plaintiffs have failed to delineate which defendant made which alleged misrepresentations.
Plaintiffs’ negligent misrepresentation claim is dismissed for failure to plead with the
particularity required by Rule 9(b). Plaintiffs are, however, given leave to amend this claim.
Breach of Contract Claim (Sixth Cause of Action)
Under Arizona law, “‘[t]o bring an action for ... breach of ... contract, the plaintiff has
the burden of proving the existence of the contract, its breach and the resulting damages.’”
Thomas v. Montelucia Villas, LLC, 302 P.3d 617, 621 (Ariz. 2013) (quoting Graham v.
Asbury, 540 P.2d 656, 657 (Ariz. 1975)). Under California law, “the elements of a cause of
action for breach of contract are (1) the existence of the contract, (2) plaintiff’s performance
First Amended CCA Complaint at 91, ¶¶ 365-371, Docket No. 107.
or excuse for nonperformance, (3) defendant’s breach, and (4) the resulting damages to the
plaintiff.” Oasis West Realty, LLC v. Goldman, 250 P.3d 1115, 1121 (Cal. 2011).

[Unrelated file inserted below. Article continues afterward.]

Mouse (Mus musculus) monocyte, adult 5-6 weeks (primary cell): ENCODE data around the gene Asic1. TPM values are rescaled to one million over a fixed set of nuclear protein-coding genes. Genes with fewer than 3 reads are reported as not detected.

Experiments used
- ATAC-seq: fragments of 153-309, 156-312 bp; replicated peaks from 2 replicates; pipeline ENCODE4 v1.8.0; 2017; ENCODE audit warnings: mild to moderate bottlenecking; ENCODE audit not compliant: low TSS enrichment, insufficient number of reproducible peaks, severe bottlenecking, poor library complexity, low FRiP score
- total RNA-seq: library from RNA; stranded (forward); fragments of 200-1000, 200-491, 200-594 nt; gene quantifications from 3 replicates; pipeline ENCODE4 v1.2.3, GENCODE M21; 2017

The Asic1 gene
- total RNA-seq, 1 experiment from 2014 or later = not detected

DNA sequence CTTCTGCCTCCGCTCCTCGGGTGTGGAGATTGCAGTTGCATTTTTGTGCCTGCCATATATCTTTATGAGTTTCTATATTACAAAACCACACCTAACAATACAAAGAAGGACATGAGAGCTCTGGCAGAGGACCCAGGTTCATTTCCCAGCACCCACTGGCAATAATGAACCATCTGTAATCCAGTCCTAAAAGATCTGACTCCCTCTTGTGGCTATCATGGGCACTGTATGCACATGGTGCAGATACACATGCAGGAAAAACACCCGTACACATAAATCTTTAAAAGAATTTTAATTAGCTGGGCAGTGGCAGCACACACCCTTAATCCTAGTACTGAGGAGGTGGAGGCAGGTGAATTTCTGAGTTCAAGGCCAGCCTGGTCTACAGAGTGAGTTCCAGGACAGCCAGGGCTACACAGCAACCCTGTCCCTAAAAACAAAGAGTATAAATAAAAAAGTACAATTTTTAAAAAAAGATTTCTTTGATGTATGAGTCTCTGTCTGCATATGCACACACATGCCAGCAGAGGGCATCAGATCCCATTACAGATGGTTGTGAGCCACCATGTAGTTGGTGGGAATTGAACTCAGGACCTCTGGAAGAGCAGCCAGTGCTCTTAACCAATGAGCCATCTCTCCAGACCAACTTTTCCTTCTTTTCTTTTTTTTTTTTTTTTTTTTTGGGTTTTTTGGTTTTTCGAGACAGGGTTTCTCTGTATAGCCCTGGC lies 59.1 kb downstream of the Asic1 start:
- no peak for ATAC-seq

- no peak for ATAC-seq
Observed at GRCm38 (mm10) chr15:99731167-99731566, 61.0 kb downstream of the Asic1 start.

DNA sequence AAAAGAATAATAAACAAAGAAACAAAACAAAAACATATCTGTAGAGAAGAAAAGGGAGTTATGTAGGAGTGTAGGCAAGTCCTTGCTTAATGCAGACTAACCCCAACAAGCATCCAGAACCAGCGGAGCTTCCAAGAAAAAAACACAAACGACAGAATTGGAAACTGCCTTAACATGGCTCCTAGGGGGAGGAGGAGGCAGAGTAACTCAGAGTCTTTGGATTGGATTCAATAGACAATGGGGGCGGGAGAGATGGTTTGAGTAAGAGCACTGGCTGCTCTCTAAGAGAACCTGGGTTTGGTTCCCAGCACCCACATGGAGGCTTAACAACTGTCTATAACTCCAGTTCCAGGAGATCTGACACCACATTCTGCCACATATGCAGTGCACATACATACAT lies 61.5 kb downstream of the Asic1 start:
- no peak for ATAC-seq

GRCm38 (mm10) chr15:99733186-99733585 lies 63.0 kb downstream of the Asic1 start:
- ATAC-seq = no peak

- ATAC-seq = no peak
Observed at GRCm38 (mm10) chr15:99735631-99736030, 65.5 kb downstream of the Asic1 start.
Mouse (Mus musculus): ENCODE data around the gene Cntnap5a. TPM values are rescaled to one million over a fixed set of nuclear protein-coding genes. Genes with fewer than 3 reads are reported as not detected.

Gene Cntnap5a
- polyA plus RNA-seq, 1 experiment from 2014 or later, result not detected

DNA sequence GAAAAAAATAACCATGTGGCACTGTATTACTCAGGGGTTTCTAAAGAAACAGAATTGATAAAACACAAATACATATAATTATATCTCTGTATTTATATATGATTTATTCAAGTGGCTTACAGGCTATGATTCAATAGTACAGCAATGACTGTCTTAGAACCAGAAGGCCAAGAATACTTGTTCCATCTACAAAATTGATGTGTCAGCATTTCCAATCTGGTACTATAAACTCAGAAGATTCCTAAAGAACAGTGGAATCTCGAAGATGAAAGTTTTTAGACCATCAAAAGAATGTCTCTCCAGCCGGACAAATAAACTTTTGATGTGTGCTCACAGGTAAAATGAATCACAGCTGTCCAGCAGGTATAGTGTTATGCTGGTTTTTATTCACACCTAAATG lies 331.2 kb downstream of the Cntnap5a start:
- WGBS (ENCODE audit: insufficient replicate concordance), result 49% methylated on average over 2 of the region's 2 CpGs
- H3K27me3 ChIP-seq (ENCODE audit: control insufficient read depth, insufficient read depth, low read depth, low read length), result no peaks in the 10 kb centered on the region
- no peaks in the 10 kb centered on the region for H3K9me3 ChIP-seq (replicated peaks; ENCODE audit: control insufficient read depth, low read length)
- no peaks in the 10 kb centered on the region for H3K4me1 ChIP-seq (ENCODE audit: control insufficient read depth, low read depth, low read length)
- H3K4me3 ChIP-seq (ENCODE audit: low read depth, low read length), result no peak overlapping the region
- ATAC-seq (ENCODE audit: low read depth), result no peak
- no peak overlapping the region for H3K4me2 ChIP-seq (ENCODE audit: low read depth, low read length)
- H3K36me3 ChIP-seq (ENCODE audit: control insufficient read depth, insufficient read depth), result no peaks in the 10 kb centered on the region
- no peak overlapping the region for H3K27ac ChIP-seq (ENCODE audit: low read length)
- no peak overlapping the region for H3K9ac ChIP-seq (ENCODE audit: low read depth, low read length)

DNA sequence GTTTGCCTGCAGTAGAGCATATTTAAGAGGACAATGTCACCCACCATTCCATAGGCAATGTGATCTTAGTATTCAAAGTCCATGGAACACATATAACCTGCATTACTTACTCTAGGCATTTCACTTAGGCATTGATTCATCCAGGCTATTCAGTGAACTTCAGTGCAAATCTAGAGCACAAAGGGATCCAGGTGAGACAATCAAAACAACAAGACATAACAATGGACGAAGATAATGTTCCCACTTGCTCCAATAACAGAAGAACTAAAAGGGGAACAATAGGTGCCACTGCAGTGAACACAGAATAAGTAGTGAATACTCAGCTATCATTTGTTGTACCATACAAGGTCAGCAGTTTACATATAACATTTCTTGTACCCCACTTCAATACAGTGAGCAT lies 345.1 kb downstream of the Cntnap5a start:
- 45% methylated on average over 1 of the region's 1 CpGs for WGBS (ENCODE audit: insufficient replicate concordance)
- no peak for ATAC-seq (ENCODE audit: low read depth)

Plaintiffs allege that “[d]efendants offered to provide reliable, ready-for-market
testing services using proprietary Theranos technology, in exchange for submission to blood
draws ... and payment of financial compensation....”72 Plaintiffs allege that they accepted this
offer by submitting to blood draws and paying money for the Theranos test results.73
Plaintiffs allege that defendants breached their contracts with plaintiffs by failing to deliver
reliable, ready-for-market testing services, by conducting blood tests using traditional
methodologies instead of the promised minimally invasive methodology, by using equipment
that did not meet quality standards, by not tendering services with reasonable care and
workmanlike effort, and by failing to timely notify them that their tests results were not
Defendants argue that plaintiffs have not alleged that there was an enforceable
contract between plaintiffs and Walgreens and/or Theranos. While plaintiffs have generally
alleged that there was “an offer, an acceptance, [and] consideration,” for there to be an
enforceable contract, there must also be “sufficient specification of terms so that the